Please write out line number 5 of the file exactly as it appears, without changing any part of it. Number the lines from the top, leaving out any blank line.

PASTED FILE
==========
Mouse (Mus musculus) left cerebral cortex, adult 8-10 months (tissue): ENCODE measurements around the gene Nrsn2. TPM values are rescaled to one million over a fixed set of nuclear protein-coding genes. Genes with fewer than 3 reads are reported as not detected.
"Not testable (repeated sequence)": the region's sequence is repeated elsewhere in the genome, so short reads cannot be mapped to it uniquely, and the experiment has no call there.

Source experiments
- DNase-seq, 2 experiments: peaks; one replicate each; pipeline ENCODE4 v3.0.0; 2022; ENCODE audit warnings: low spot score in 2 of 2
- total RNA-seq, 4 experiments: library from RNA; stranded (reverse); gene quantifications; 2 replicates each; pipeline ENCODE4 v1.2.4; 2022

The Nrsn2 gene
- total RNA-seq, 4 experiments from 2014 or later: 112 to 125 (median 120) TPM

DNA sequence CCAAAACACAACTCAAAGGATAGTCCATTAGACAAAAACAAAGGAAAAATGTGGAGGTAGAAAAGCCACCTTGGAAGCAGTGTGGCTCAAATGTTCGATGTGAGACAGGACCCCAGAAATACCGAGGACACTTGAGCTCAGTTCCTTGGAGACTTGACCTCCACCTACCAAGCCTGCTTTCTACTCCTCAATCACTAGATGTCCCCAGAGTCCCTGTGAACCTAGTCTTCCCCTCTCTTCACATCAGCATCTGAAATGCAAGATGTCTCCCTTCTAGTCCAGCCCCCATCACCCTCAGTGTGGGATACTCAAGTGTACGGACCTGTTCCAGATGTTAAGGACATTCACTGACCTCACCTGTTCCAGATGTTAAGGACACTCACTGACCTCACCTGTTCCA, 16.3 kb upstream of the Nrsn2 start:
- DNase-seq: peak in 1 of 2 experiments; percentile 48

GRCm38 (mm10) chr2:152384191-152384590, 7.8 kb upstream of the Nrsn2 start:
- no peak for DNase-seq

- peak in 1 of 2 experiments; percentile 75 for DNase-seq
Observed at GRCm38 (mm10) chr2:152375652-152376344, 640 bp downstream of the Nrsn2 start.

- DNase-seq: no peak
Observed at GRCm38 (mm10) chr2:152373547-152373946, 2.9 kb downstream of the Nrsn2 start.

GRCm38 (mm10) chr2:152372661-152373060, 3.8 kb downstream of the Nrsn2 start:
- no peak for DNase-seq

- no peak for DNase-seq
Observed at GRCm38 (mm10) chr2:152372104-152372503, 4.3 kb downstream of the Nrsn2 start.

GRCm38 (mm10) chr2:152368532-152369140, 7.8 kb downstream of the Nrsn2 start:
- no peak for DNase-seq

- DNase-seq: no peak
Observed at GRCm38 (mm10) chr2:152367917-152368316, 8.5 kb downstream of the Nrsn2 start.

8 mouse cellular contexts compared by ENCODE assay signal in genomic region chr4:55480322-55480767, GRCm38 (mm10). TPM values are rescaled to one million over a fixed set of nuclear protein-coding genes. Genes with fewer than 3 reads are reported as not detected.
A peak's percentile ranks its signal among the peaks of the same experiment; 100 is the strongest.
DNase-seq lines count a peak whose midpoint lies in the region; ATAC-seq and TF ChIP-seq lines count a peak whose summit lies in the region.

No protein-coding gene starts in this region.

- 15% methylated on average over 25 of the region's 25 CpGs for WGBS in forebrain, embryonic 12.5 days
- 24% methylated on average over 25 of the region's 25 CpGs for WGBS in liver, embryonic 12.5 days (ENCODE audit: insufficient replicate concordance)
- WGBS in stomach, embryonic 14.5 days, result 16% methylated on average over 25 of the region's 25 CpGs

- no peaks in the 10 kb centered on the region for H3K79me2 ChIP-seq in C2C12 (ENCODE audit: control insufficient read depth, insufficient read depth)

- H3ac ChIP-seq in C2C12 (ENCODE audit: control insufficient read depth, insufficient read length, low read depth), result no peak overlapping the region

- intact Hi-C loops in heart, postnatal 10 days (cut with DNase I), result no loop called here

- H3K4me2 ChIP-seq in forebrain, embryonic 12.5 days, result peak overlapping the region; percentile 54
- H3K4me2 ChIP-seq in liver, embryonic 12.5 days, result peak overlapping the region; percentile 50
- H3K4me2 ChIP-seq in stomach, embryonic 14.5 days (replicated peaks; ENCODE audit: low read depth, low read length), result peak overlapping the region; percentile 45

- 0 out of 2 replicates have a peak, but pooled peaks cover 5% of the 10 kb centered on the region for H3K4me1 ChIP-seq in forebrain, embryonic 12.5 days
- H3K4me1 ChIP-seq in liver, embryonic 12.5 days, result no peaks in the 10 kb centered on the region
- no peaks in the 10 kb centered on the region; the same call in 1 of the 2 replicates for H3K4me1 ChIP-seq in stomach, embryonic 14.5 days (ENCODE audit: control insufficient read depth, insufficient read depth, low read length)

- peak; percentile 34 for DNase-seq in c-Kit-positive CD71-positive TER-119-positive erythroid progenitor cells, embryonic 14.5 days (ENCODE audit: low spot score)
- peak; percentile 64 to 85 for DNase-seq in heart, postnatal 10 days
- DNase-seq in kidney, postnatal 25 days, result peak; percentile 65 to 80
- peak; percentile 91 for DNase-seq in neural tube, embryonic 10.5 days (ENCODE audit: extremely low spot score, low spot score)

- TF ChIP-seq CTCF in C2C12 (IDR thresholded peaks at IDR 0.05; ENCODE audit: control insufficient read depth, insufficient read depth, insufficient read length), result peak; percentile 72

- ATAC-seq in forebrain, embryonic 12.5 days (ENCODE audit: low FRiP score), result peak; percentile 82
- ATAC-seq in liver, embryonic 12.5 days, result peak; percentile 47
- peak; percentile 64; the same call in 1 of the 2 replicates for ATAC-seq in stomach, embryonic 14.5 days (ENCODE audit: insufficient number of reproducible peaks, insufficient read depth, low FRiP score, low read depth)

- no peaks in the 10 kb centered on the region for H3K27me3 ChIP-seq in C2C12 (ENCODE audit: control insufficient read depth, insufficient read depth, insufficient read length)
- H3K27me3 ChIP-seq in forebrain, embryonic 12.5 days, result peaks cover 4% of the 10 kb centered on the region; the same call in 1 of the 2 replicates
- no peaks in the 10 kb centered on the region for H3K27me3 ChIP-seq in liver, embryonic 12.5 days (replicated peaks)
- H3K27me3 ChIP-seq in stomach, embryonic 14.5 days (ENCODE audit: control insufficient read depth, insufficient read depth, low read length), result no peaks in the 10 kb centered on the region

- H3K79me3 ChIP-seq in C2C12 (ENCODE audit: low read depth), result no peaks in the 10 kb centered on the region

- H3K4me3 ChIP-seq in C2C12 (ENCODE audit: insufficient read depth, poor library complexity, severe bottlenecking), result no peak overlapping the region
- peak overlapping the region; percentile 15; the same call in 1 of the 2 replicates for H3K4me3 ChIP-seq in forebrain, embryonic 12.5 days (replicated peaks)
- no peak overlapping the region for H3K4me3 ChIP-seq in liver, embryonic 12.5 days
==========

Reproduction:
- total RNA-seq, 4 experiments: library from RNA; stranded (reverse); gene quantifications; 2 replicates each; pipeline ENCODE4 v1.2.4; 2022